what is beer

Simply put, beer is water, malt, hops and yeast; you can add lots of other stuff to it like spices, herbs, fruit etc, but it’s still beer as long as it contains the four magic ingredients listed here.


Beer is made by extracting the sugars from steeping malted barley in hot water. After this, the grain is removed and the liquid that remains is called wort, simply translated as unfermented beer. 


The wort is then boiled for an hour or more to concentrate the flavour and kill off any bacteria; the boil is also where the hops are thrown in to add flavour and bitterness. 


After boiling, the liquid is then cooled and transferred to a fermenter, where the yeast is added – the yeast will then convert those extracted sugars into alcohol. After a few weeks you’ll have beer.


When you go to a pub, beer will usually be served in two forms: cask or keg. There are profound differences in how these beers keep and taste, but the easiest way to tell them apart is that cask is pulled through in multiple pumps, whereas keg pours smoothly from an open tap. 


Cask allows some air into the barrel, meaning the beer undergoes a secondary fermentation and develops complexity – this also gives it a short lifespan of just a few days.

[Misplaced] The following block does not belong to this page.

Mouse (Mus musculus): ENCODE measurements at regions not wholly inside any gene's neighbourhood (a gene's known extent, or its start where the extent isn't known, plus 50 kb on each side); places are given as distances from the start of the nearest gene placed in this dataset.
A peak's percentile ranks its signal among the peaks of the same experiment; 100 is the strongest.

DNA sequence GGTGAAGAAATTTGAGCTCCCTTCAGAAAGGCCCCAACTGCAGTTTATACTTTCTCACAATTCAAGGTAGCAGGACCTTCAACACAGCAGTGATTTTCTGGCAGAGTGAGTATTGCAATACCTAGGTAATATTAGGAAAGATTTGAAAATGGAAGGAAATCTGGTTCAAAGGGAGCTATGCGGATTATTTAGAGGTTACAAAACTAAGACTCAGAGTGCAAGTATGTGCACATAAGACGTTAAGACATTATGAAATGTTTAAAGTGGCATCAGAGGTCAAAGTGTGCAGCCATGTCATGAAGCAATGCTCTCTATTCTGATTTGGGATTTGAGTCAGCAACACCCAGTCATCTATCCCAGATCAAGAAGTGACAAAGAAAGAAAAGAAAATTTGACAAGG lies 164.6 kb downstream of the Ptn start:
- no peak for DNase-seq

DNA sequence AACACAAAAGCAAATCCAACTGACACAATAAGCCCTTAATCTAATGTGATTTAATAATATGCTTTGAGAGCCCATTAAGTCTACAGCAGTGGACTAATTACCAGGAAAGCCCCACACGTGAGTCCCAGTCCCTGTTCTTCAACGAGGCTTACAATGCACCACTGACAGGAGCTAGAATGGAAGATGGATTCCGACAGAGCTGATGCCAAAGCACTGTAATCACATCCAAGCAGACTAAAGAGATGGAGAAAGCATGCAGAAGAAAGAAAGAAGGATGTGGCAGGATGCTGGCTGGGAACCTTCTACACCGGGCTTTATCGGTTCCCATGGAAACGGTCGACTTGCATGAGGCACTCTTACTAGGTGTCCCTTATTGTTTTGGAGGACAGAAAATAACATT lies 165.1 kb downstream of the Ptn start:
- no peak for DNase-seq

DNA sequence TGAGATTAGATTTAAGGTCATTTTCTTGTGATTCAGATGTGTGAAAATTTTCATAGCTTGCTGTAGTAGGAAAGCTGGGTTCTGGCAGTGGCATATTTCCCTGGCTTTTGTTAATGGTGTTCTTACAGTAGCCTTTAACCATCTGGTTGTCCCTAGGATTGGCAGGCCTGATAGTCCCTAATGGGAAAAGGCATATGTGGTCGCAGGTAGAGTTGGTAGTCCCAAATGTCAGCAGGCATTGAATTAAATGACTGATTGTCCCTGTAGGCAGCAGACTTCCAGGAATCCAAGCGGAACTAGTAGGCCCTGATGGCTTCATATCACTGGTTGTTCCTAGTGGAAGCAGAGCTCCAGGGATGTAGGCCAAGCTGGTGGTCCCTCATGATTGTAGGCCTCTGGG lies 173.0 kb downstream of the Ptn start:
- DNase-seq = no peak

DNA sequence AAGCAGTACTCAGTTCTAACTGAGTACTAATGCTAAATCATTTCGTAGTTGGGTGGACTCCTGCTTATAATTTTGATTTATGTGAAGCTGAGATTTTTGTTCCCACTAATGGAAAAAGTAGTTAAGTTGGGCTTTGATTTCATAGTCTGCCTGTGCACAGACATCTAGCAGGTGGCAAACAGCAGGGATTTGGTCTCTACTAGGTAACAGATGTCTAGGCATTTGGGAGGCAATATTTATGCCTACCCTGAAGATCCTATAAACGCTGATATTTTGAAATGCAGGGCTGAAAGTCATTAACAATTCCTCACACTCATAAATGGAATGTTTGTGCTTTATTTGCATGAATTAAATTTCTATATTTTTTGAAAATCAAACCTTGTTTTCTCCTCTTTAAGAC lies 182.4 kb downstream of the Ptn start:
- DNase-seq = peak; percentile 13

Kegs are virtually airtight meaning the beer stays fresh and fizzy for a lot longer. 


Despite preconceptions, cask is not just “warm and flat” and can be wonderful if kept well. However, while cask is having a small revival in some circles, most modern craft beer is kegged.


Beer comes in all sorts of colours, flavours and styles – and these styles all vary depending on the colour of the malt, the use of hops and different yeast strains.


Some of the main styles include: Pale Ales, Wheat, IPAs, Sours, Stouts & Porters, Lagers, and Saisons. If you’d like to discover and learn about each style, click on the beer styles link below.


If you’re not sure where to start, click the link here for a personalised beer box. We’ll ask you a few questions and then curate a box matched to your taste preferences – all delivered straight to your front door.


next up

ingredients

delve deeper into the main brewing ingredients


beer styles

ipa, pale ale, lager, stout, porter, sour, saison. what's the difference...


credit where credits due.  the majority of content in this part of our website has been written for us by Dan Lyons;  a talented -beer writer, homebrewer and all round beer enthusiast.

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